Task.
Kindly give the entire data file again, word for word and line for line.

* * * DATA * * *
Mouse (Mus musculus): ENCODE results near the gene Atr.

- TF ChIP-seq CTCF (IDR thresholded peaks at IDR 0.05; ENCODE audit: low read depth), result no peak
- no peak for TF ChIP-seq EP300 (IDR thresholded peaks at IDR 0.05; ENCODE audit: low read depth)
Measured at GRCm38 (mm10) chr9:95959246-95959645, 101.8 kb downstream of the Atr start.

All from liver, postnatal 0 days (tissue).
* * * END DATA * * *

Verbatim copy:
Mouse (Mus musculus): ENCODE results near the gene Atr.

- TF ChIP-seq CTCF (IDR thresholded peaks at IDR 0.05; ENCODE audit: low read depth), result no peak
- no peak for TF ChIP-seq EP300 (IDR thresholded peaks at IDR 0.05; ENCODE audit: low read depth)
Measured at GRCm38 (mm10) chr9:95959246-95959645, 101.8 kb downstream of the Atr start.

All from liver, postnatal 0 days (tissue).